Uefa director of communications William Gaillard has urged European police to follow Britain's lead in the wake of crowd trouble involving English clubs.
A lot of the crowd control practice in England has been established over 20-25 years... it is vital to learn from that
Manchester United and Tottenham fans were involved in ugly scenes on their trips to Rome and Seville last week.
In both instances, the local police were accused of heavy-handed behaviour.
And Gaillard told BBC Radio: "Our president Michel Platini has repeatedly asked police to learn from the British experience and way of handling things."
He added: "A lot of the crowd control practice in England has been established over 20-25 years, given that there was a very serious problem before that.
"Now, through a number of measures that are not all linked to policing, though many are, we have got a situation that is far more acceptable than in other countries and it is vital to learn from that."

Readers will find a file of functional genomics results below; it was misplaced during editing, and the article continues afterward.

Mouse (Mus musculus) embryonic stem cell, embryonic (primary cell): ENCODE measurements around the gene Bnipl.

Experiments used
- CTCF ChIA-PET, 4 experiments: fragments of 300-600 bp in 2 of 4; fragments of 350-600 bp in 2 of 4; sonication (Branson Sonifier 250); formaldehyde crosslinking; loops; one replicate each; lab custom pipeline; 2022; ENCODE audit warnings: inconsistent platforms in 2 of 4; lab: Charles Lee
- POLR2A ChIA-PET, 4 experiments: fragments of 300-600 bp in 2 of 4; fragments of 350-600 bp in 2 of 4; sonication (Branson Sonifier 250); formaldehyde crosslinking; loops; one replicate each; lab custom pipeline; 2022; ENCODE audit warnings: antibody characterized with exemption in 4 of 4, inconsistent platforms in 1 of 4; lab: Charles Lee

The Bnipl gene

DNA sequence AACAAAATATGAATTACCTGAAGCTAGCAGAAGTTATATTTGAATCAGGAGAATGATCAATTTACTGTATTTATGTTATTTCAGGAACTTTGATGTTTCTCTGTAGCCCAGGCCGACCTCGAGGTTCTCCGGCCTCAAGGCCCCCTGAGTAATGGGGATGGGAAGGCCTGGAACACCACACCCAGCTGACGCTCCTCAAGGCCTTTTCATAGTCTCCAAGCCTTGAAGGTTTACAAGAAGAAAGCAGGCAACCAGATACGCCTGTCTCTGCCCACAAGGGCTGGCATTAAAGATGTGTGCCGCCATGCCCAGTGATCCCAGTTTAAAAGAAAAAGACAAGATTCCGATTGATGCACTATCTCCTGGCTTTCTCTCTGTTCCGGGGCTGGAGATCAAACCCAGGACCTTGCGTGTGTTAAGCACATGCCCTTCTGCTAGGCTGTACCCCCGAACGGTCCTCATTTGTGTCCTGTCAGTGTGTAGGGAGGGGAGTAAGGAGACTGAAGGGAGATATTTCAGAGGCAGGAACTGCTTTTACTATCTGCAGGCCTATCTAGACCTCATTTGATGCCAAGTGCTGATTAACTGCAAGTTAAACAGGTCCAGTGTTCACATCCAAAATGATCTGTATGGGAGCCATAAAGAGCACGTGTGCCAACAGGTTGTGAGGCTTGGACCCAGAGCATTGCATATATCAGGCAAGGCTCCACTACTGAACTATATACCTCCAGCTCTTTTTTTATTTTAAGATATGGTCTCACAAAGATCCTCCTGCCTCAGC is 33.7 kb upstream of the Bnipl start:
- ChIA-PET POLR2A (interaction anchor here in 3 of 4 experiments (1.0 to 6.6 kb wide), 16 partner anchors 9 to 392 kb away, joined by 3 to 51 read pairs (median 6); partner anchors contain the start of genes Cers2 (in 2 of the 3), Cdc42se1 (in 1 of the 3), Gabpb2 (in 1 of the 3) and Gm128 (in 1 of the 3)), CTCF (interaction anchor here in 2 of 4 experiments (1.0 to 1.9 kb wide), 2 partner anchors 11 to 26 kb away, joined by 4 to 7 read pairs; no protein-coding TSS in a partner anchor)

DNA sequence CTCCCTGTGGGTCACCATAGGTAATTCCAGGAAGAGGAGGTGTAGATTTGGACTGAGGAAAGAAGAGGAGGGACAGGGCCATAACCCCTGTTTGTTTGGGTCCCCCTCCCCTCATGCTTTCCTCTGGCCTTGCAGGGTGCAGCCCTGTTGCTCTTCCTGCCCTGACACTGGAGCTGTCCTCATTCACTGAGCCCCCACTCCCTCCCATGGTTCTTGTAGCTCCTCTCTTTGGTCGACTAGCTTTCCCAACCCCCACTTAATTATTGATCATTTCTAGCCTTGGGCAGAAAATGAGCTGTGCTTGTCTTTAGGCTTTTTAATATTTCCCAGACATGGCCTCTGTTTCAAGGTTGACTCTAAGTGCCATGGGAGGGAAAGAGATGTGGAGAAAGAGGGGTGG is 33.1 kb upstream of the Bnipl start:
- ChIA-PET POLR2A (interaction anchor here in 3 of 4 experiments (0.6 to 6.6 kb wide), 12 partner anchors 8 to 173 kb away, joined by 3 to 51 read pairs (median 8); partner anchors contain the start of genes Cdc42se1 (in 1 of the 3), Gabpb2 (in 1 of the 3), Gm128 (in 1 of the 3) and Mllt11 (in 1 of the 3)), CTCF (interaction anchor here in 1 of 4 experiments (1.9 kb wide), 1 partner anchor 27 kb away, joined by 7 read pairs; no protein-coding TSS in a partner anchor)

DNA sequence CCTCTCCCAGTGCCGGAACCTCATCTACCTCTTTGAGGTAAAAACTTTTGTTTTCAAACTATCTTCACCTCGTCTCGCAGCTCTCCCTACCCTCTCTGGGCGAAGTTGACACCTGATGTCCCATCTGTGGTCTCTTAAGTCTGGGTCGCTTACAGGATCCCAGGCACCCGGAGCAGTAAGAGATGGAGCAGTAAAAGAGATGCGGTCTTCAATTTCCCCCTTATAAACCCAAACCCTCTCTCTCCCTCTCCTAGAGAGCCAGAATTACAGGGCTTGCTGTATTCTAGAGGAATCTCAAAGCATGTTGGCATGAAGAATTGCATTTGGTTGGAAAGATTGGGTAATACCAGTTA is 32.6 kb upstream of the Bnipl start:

Gaillard also accused the Rome police of fundamental failures in their preparation for United's visit last week, after which 11 English supporters were taken to hospital.
What is important is to reinforce the co-operation between - and within - the forces
"There is no doubt that when supporters are accompanied by a few police officers who understand their culture and what it takes to keep them under control, it helps tremendously.
"Something just as stupid as the fact that there was probably no-one in the Roman force last week who could speak English proved costly," he said.
Trouble occurred before United's win over Roma last night at Old Trafford as well but, although there were 21 arrests, the problems were soon brought under control by officers with batons and police horses and dogs.
Like in Rome, several Spurs fans received injury in Seville last Thursday, with club coach Clive Allen describing the actions of the police there as "disgusting".
And Gaillard has called for greater co-operation between countries' police forces.
"What is important is to reinforce the co-operation between - and within - the forces. This is not just vital in the repression of hooliganism and violence, but also in corruption, illegal betting, money laundering through sport, doping and so on.
"The more co-ordination and co-operation we get, the better the results we will see."